David Williams of Health Business Blog has written an interesting article about why states can’t drive health care reform. I agree, and believe that in order to have meaningful change, it will need to take place on a federal level. One of the issues that David addresses is the problem that occurs when a state enacts tough legislation and insurance companies simply choose to operate in states with more lenient regulations. There are already a wide range of laws on the books pertaining to health care in each of the 50 states, and it is absolutely the case that insurance companies and health care providers will consider those regulations when deciding where to do business. In Colorado, we have a wide range of options available for people seeking individual health insurance plans, but in NY, where individual policies are required to be guaranteed issue, there are only a handful of very expensive policies from which to choose.
We currently have 50 states with 50 different levels of health care regulation. For people who are ill, some states are much better places to live than others. State-driven health care reform could theoretically be expected to increase the populations of sick people in states with very patient-friendly laws, thus driving health care costs even higher in those areas. No state is an island.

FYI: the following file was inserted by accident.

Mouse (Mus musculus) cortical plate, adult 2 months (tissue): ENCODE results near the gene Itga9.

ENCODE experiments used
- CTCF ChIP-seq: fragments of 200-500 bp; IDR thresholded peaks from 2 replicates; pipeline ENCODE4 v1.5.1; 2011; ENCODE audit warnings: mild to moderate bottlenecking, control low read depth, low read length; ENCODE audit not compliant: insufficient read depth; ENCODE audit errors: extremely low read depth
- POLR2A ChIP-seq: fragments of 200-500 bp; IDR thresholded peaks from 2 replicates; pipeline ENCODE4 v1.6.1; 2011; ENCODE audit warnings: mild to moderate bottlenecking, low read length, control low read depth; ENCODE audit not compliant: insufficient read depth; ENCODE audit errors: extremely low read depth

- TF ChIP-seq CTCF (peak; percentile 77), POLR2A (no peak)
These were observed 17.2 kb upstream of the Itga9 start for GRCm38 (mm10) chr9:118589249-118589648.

Since much of the health care reform debate comes down to money, I think David’s comment that “…the federal government has an easier time running large deficits than the states do.” is the most pertinent point of all. Basically, the logistics of genuine health care reform could bankrupt many states. It might run the federal government into a good deal of debt too, but the feds have more avenues for dealing with debt than the states do.
I feel fortunate to live in a state where we have a solid high risk pool (Cover Colorado) and lots of options for policies in both the individual and group market. But I can’t help but think of people who live in states where there aren’t any health insurance policies available to people who are sick and not covered by an employer’s plan. Or people who live in states where health insurance is guaranteed issue but not mandatory, and thus extremely expensive. For them, health care reform on a state level has a long way to go, and might not happen at all.
David’s article was included in last week’s Health Wonk Review, hosted by Brad Wright at Wright On Health.